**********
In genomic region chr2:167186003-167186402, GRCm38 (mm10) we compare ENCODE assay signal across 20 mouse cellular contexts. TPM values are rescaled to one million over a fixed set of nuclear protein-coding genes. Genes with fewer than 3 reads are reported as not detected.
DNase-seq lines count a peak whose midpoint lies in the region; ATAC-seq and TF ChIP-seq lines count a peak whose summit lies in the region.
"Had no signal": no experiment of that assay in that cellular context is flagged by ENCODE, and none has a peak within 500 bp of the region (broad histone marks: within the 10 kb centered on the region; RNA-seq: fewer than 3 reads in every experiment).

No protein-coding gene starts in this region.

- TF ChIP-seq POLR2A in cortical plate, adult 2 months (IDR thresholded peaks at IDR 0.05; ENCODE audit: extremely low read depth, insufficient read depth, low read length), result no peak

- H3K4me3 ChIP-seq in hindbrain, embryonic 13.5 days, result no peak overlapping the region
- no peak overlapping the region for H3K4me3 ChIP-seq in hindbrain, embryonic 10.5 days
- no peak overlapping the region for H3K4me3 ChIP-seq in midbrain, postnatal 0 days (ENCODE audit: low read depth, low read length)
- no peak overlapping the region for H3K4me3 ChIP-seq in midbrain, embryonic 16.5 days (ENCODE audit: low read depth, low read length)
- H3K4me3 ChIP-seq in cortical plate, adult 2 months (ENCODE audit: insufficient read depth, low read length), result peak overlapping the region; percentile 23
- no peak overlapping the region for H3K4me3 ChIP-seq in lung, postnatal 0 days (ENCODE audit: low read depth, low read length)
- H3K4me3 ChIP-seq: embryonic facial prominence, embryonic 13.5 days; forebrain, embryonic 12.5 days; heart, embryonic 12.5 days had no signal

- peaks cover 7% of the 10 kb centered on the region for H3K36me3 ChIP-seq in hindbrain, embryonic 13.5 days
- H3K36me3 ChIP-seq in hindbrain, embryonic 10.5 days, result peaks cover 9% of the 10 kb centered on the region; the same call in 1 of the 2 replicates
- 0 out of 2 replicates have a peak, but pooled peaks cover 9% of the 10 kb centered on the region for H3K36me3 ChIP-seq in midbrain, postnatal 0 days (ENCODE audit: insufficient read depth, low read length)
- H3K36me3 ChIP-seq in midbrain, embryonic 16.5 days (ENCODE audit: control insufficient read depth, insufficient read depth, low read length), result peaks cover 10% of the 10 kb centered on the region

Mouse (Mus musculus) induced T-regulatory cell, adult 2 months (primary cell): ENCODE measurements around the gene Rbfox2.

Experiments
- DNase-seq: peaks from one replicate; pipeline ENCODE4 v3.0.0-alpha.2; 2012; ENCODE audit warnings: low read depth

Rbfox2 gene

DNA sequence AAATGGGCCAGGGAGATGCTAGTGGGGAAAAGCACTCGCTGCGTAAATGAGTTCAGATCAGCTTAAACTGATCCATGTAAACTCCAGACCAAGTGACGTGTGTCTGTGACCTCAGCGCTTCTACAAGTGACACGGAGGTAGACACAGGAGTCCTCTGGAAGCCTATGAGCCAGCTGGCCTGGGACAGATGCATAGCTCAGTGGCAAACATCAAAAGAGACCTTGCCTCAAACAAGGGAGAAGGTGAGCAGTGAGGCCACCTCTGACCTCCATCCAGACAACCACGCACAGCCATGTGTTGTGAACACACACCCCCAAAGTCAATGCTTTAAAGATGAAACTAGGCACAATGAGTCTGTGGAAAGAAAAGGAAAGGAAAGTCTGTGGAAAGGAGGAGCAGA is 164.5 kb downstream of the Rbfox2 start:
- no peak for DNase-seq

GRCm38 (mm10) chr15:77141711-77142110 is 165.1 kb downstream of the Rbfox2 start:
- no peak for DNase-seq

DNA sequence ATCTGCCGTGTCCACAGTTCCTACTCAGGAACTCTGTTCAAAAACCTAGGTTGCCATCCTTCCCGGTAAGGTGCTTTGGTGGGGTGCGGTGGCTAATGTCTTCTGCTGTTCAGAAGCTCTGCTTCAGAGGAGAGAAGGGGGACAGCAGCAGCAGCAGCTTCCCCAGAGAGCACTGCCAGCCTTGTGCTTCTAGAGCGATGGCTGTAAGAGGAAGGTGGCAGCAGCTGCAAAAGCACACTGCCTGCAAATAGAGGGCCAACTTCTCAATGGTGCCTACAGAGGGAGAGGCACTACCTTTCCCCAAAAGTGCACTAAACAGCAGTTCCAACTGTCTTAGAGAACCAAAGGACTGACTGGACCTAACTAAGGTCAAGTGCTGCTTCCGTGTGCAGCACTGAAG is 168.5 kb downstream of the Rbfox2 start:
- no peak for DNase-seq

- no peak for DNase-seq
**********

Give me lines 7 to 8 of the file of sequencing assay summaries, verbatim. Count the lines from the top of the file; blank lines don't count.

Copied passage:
- no peak overlapping the region for H3K4me3 ChIP-seq in hindbrain, embryonic 10.5 days
- no peak overlapping the region for H3K4me3 ChIP-seq in midbrain, postnatal 0 days (ENCODE audit: low read depth, low read length)